Depends on "Fed State". Fat & Carbs are used throughout the day typically. Protein is used for energy when there is deficet of glucose. I think it is about 125-150 grams of carbohydrate per day that will help preserve LBM. Like stated above, it really depends on the environment. The human body can adapt quite easily. It also depends on the type of activity, oxygen availability, carbohydrate availability(needed to metabolize fat for energy efficiently, otherwise increase ketones). Baseline glucose is the primary source of energy for the brain, so its constantly being used. Fatty acids are also the primary source of energy for muscle at rest.Originally Posted by houseman
10-12-2005, 02:17 PM
This is all argumentative, as there are many many multiple page threads around that contridict everything we just said.
There is no way anyone can say 126 carb will preserve LBM as everyone is different. Also, there are many people that do only HI cardio and get great fatburning effects, so therfore is contridict the theory of sprint verses low intensity.
This is one that everyones results will differ IMO.
10-12-2005, 03:57 PM
Everything I've read agrees with this info above. Depending on your HR and activity your body will pull from different sources. The high intensity your going to shift to predominantly carbs. The lower your heart rate or at complete rest which we are rarely even at your body is using mostly fat for fuel.Originally Posted by Nitrox
10-12-2005, 04:02 PM
Alright. Let's adjust the question.
Foods consumed. Which group is used for energy first, second and thrid?
For example, only one group can be utilized for energy in the body at anyone time. If consuming carbs + protein, carbs are utilized. If consuming protein + fat, fats are used, if consuming fat + carbs + protein... one is used for energy, the other is stored as fat and protein is retained for muscle/hair,repair properities?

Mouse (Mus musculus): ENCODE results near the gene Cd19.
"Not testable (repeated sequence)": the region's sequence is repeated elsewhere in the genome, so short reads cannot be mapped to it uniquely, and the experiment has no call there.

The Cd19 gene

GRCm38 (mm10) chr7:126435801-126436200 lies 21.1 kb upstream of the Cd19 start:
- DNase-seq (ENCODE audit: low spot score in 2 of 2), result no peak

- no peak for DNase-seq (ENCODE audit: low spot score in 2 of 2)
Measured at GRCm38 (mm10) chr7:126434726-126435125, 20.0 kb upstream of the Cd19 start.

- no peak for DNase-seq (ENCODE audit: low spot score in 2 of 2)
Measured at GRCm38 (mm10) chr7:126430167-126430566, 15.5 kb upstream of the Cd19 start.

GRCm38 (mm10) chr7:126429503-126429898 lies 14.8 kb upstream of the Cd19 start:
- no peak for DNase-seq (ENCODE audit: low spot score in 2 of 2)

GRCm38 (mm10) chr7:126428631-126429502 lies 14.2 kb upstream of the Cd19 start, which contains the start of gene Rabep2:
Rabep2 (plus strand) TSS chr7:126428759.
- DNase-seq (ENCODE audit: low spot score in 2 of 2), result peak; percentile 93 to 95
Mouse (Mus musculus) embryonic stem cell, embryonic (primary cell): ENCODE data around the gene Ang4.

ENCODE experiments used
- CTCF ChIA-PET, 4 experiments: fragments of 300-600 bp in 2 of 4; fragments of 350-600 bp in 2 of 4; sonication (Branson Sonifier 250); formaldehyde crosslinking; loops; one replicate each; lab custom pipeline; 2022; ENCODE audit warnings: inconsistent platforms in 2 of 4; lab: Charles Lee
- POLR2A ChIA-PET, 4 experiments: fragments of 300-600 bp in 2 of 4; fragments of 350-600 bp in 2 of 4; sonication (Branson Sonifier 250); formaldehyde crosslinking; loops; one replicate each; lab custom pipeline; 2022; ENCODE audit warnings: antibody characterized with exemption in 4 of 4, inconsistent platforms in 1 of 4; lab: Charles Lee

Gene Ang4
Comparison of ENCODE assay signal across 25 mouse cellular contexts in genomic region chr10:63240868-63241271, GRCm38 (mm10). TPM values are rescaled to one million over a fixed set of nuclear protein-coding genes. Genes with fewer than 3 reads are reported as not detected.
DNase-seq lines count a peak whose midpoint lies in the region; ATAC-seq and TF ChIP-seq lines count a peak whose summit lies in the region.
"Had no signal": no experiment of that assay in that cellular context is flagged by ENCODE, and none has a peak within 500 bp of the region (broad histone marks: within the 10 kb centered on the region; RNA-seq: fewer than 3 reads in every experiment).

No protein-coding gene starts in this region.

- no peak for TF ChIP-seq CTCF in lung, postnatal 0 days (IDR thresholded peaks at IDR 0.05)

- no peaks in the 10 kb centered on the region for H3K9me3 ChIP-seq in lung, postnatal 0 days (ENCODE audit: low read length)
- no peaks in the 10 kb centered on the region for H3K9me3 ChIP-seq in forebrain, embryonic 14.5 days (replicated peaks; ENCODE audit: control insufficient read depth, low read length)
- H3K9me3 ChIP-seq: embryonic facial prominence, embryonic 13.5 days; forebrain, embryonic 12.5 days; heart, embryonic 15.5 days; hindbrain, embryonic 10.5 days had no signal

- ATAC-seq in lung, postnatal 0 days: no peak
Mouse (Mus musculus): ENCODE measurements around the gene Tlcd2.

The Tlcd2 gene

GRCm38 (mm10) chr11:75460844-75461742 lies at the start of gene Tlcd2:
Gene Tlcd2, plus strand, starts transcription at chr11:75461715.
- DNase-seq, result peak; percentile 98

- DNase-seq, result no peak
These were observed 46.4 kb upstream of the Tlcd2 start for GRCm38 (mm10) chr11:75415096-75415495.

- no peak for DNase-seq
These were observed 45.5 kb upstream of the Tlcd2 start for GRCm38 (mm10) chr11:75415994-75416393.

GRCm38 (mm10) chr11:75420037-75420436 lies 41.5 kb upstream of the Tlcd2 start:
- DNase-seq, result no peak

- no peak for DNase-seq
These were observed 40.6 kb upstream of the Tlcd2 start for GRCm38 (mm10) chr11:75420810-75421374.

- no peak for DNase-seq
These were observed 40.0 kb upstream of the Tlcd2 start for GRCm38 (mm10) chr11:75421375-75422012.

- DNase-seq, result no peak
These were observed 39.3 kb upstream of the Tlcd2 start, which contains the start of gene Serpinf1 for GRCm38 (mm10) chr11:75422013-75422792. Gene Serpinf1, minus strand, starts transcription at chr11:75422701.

10-12-2005, 05:34 PM
If adequate carbs are being consumed then glycogen is being synthesized so that will be the preferential source of fuel, but fat wil still be utilized, just not relied upon as heavily (say 85 CHO/15 FAT not a scientific number but just for a clarification).Originally Posted by houseman
As glycogen becomes depleted fat stores will contribute more towards energy needs if further CHO are not being supplied (60 CHO/40 FAT). The body does not limit its fuel use to one source. It is a blend of CHO and FAT. PRO is being used as you said for synthesis, but then for breakdown if dietary stress is sufficiently high.
If glucose becomes scarce (muscular and liver glycogen are low) we employ alternate methods of supplying glucose, ie. gluconeogenesis. PRO and glycerol from increased lipolysis will contribute towards the newly formed glucose in the liver.
Otherwise ketones will be produced for "brain fuel" when glucose becomes too limited a substrate as gluconeogenesis is not all that efficient (from what I've heard/read, not sure if that is entirely true, but logically it makes sense given it is a back-up system).
10-12-2005, 06:01 PM
There is also an awesome thread at Avant where Spook discusses the rate-limiting step of fat-loss. That being adequate fat oxidation, rather than actual lipolysis (fat breakdown and release to blood). Lipolysis it appears is consistently high enough to provide substantial continual weight loss it is just that the oxidation of those FFA's is exceeded by their re-esterification back to TAG. In other words, just be more ACTIVE.
Lookin for the link if anyone is curious.